On March 19, 2009, Rev. Margaret Payne, Bishop of the New England Synod for the Evangelical Lutheran Church in America (ELCA), appeared on Interfaith Voices, a radio show broadcast on 62 stations throughout North America. During her appearance in which she recounted impressions of her recent trip to Israel, Bishop Payne offered three misstatements of fact that were detailed in a CAMERA analysis published on May 11, 2009.
First, she asserted that Augusta Victoria Hospital, a facility owned by the Lutheran World Federation (of which ELCA is a part), is “the only hospital in the country” that provides cancer treatment to Palestinians. In fact, Israeli hospitals have routinely provided all sorts of medical care, including cancer treatment, to Palestinians living in the West Bank and the Gaza Strip.
Second, she asserted that Israel’s security barrier “completely” surrounded the city of Bethlehem. Numerous maps of the barrier reveal that it is located only to the north and west of the city.
Third, Bishop Payne reported that as a result of the security barrier, “tourists do not have a chance to shop and support the economy.” In fact, the Christian Science Monitor reported that 2008 was a record year for tourism in Bethlehem.
These errors are remarkable in that they all serve to portray Israel in a negative light.
The first error downplays Israel’s willingness to provide medical care to Palestinians even during times of conflict. The second error portrays Israel as if it built the security barrier in an effort to completely block Bethlehem off from the rest of the West Bank when its goal was to stop the passage of suicide bombers into Israel. The third error exaggerates the impact of the security barrier on tourism in Bethlehem.
On May 15, 2009, CAMERA sent a letter (full text printed below), to Bishop Payne, asking her to correct the record by publishing a retraction and a correction of the misstatements and publish it on the Website of ELCA’s New England Synod. (CAMERA also contacted Maureen Fiedler, host of Interfaith Voices, who said that she would not address the misstatements of fact because she broadcast a response from a rabbi from the Washington, D.C. area in a subsequent show. CAMERA has asked for a link to the audio to ascertain whether the rabbi addressed the errors detailed above, but Maureen Fiedler has not responded to this request.)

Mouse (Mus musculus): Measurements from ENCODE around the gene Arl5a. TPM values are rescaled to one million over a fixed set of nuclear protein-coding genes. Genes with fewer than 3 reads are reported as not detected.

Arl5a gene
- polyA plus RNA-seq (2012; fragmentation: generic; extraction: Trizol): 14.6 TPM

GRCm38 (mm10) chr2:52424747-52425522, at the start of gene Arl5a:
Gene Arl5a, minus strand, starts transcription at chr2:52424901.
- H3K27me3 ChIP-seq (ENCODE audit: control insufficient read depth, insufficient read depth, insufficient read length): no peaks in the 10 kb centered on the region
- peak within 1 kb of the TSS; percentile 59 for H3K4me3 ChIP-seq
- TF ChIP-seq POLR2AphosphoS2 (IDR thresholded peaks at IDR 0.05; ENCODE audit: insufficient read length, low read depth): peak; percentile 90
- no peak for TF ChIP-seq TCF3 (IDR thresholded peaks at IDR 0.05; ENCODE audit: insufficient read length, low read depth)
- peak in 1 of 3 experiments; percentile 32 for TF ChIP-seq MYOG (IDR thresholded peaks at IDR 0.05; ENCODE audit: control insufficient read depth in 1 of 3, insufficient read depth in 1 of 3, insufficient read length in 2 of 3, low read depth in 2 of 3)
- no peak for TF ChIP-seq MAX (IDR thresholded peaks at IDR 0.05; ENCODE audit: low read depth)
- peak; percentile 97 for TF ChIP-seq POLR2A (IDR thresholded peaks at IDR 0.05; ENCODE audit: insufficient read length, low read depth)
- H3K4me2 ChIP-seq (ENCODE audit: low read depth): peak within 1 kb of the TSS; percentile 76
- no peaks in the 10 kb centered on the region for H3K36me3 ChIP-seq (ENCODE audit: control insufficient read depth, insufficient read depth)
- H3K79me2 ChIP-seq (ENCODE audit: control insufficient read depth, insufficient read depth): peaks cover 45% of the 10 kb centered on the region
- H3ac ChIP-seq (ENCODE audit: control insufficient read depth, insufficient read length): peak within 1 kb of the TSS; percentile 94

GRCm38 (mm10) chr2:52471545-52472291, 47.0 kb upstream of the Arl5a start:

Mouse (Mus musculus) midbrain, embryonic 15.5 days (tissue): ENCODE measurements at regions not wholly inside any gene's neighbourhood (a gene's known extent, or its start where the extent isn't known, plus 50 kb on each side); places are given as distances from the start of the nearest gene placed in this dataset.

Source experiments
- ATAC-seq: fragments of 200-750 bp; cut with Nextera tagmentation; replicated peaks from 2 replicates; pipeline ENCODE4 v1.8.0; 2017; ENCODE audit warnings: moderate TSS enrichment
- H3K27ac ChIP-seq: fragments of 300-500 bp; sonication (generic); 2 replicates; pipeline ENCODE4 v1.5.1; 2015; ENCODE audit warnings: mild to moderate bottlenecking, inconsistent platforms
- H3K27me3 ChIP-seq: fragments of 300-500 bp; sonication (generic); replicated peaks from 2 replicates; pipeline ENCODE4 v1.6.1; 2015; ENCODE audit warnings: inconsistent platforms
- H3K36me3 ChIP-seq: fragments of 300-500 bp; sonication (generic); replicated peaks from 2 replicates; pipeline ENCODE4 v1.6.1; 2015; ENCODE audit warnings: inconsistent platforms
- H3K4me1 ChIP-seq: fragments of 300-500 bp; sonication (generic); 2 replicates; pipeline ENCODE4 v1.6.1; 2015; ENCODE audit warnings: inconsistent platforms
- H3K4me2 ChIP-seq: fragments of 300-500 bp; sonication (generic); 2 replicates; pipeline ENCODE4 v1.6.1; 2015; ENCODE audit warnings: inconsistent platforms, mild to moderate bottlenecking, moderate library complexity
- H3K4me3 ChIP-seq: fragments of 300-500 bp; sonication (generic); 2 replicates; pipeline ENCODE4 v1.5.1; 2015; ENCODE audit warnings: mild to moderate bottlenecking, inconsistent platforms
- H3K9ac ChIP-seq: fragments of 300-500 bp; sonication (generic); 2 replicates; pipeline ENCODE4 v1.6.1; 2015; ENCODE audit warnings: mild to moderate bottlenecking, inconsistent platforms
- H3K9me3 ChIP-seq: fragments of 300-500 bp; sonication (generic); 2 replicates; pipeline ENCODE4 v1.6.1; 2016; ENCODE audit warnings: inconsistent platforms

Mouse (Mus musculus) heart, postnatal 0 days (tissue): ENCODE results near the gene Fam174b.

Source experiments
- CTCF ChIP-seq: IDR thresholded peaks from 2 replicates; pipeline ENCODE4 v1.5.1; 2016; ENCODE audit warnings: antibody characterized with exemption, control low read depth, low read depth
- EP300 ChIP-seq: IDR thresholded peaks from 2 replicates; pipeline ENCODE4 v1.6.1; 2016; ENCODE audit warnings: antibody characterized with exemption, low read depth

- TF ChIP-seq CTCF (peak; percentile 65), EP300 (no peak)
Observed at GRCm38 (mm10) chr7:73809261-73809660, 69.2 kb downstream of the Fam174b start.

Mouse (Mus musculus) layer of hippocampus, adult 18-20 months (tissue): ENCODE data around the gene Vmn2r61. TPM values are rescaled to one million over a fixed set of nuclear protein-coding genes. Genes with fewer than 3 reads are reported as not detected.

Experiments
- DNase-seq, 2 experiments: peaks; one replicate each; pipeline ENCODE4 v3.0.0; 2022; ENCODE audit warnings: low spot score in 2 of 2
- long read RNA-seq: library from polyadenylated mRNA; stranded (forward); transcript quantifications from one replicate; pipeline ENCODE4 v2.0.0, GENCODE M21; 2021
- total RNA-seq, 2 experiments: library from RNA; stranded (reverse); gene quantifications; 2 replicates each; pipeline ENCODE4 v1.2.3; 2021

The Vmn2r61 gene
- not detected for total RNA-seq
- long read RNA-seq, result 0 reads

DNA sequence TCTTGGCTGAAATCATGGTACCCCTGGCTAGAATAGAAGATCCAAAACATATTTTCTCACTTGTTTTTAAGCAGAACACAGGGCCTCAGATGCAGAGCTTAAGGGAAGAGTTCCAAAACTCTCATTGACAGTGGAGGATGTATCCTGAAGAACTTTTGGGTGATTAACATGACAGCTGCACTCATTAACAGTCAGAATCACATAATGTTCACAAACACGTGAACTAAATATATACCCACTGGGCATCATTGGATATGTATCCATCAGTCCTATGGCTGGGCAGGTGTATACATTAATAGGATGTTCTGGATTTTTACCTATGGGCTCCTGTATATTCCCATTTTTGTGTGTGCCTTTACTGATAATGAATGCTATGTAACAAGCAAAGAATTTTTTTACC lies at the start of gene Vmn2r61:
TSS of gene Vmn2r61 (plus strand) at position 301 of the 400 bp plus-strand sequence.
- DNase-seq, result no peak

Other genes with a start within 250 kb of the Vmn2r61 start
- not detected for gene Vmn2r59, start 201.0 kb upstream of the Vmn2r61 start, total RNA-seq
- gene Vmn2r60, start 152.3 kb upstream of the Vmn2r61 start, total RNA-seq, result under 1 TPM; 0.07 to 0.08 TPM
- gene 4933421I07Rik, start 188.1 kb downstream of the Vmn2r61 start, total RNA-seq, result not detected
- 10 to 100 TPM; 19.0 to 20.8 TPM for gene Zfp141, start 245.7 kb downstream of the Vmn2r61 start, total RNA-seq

On June 4, 2009, Bishop Payne responded to CAMERA’s request for a correction with a letter that reads as follows:
Dear Mr. Van ZileHere is a brief sampling of the reality that I find abhorrent and totally unacceptable regarding the actions of the Israeli Government:1. It has no respect for and refuses to obey international law.2. It uses the inappropriately inflated excuse of security to steal Palestinian land.3. It denies the existence of checkpoints, theft of land, abuse and daily persecution of Palestinians that I have witnessed with my own eyes.4. The system of Israeli roads further steals Palestinian land, and by its denial of use to Palestinians, further cut them off from work, family, and medical care.5. The incursion into Gaza was disproportionate to basic humanitarian values. Its continued limited access to outside aid is morally inexcusable.I could go on and on.With regard to your particular points: Bethlehem is effectively isolated by the wall in combination with other restraints – it is not “abuzz” with economic activity – it is being strangled; and Palestinians are routinely denied medical care by the existence of checkpoints and other systemic harassment.Not only will I not offer a retraction, but I will look for every opportunity that I can find to advocate for the end of Israeli occupation. When the “facts on the ground” are truly known, and not further distorted by organizations such as yours, then I hope that there can be further dialogue about the ultimate security and freedom of both Israelis and Palestinians.(A pdf of Bishop Payne’s letter can be found here.)
Bishop Payne’s refusal to correct the record (and the denunciatory tone she uses in her letter) is troubling on a number of levels.
Bishop Payne is member of the Middle East Ready Bench, a group of ELCA Bishops that serves a source of information and provides advice about how the denomination should respond to events as they take place in the region. (The denomination has similar “ready benches” related to other issues such as the environment, immigration and poverty, with the Middle East Ready Bench being the most prominent.) As a member of this group, Bishop Payne’s voice carries great weight within the denomination, and the cue that she is giving to her fellow Lutherans is that when Christians speak prophetically about the Arab-Israeli conflict, they have no obligation to respond forthrightly and honestly to factual challenges.
For example, when confronted with a Christian Science Monitor article about 2008 being a record year for tourism in Bethlehem, Bishop Payne states the city is “not ‘abuzz’ with activity – it is being strangled.’” If Bethlehem is truly being “strangled” (as opposed to being “completely surrounded,” by the security barrier, as Bishop Payne said on Interfaith Voices), then how does she counter shop owners in Bethlehem who were quoted in the article that clearly report otherwise?